Positive Money 1
"Is your money safe? Or is it being used by your bank for risky investments?"
Positive Money (http://www.positivemoney.org.uk/) has been tireless over the last 12 months in putting out its message that British banks need reforming. Their presentations focus on the surprising fact that 97% of the current supply of circulating money (broadly defined) was generated not by the Government, nor by our central bank (The Bank of England; which is a quasi-private company**), but by the major commercial banks — those hotbeds of irresponsible greed.
Rhetorically, that is a great move; it staggers the average reader. Even to a casual glance the system seems flawed. We want to know who 'owns' the 97%, all that virtual money typed into your current account when you are given a loan? And who benefits from it; you, the depositor, or the bank? But, on second thoughts, what exactly is the flaw and what (therefore) the rememdy?
One flaw is that the decision to extend credit (create buying power) is in the hands of the "irresponsibly greedy". Bankers offer credit where they should not, because doing so brings them reward without any penalty from the consequent debt default. Positive Money's remedy is to take from the commercial banks the power to create money by extending credit. Another remedy would be to contrive that making loans was less remunerative to the commercial banks (an idea I develop elsewhere). A third would be to return the penalty for bad debts to the place where the bad lending decisions were made (rectify risk-asymmetry, or 'moral-hazard' as it is comically dubbed). If it be the depositor that initiates the gamble called 'investment', then there would seems to be no requirement to make good his losses. However, if it is the commercial bank that chooses the risk and makes the gamble, then the bank should loose when the debts go bad. They should NOT receive a bailout from the state; perhaps a loan that will cripple the bank until every last penny is paid off.
Another flaw is that there is productive debt and unproductive debt; unproductive debt can never be paid back; except by using money from productive debt. (I have explored this distinction elsewhere, as have others). Unfortunately, unproductive debt (as in house purchase) often appears to the bankers as more attractive, because less risky. The mountain of debt grows ever bigger.
How (we ask) is the Positive Money remedy to be implemented? Their case is fully and clearly laid out in their submission (See: http://www.positivemoney.org.uk/wp-content/uploads/2010/11/NEF-Southampton-Positive-Money-ICB-Submission.pdf), but that requires 2 hours of concentrated study, and then 10 more hours of debate. Perhaps they should develop the next layer of their argument in the form of explosive rhetorical slogans. What is wanted now is a stream of snappy one-liners like their point about money being 97% virtual, 3% real. Perhaps:
"Is your money safe? Or is it being used by your bank for risky investments (without your permission)?"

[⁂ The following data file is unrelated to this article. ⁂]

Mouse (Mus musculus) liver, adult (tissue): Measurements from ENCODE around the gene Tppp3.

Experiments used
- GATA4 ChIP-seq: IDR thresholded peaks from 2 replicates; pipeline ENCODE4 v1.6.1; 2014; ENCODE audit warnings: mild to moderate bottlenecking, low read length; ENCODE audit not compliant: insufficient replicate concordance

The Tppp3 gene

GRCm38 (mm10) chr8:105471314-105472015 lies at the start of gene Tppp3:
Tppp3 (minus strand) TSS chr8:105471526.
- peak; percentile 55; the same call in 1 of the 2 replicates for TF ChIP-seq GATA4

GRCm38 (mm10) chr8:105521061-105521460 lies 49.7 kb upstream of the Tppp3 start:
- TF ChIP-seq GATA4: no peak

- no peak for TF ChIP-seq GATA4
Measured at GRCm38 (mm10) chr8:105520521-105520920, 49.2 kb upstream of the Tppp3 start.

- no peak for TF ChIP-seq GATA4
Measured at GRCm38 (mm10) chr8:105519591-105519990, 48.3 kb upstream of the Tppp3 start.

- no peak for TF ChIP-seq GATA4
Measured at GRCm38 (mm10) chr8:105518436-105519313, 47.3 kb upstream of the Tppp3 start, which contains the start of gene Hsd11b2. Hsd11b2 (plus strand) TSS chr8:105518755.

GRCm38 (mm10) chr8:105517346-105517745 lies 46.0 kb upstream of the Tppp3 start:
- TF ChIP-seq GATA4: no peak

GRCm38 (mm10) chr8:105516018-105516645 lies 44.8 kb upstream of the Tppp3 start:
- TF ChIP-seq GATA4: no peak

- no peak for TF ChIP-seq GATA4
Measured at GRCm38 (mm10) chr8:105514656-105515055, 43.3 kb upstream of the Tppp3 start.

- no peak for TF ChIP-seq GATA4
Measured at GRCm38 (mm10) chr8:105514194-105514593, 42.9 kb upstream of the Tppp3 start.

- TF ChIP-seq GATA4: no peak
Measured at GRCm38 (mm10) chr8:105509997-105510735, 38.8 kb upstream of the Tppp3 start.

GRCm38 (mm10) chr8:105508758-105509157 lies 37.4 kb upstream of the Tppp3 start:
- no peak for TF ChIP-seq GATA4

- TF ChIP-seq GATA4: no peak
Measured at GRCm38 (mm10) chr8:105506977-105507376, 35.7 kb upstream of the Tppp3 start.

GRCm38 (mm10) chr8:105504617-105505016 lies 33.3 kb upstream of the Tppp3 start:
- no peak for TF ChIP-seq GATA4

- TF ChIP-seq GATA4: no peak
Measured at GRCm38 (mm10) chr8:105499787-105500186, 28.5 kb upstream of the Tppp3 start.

Who will push throught this reform?
Not the banks for sure. Nor perhaps the average citizen. We have got so used to free banking that we are likely to resent even a small fee. The expectation that banked money will bear interest is deeply ingrained in our society; we equate "banked" money with "invested" money. Shakespeare's clown, when given a penny asked: 'Would not a pair of these have bred, sir?' ". Sorry, Feste my friend; it is not as simple as that. You must buy a hen, or a field, or some tools if you want 100 pennies to turn into 105 at the end of a year. Or your may let someone else buy the hen, but choose that someone wisely. With the Positive Money plan, banked money is safe, but does not breed; it will sink slowly in value with inflation. 'Invested' money, on the other hand, will rise or fall with the success of the venture; but on average should rise, a little. After 100 years of safe banks (Overend, Gurney & Co crashed in 1866, City of Glasgow in 1878), we came to assume probity and caution in our commercial banks. Alas!
So, who will want to keep their money in the safe bank where they will get no interest and will pay an annual fee; and who will want to lend their money to a 'safe' investment bank, and get interest at 3%, or 4%, or 6%, tempting the banks to offer ever higher rates.
It is true that stabilizing the money supply, increasing competition by allowing customers to swap banks easily, and restoring risk symmetry (eliminating 'moral hazard') are all aims that the government should wish to pursue if it can face down the banking lobby and the voting public. Let us hope.
** The Bank of England, founded by a Scotsman in 1694, is to the Government and the commercial banks more-or-less what the commercial banks are to the man-in-the-street. For 300 years privatly owned and operated, it was nationalized in 1946, but given 'independence' in 1997; it is wholly owned by the Treasury Solicitor on behalf of the Government of the day, but its activites are under the direction not of the government but of a board of independent directors.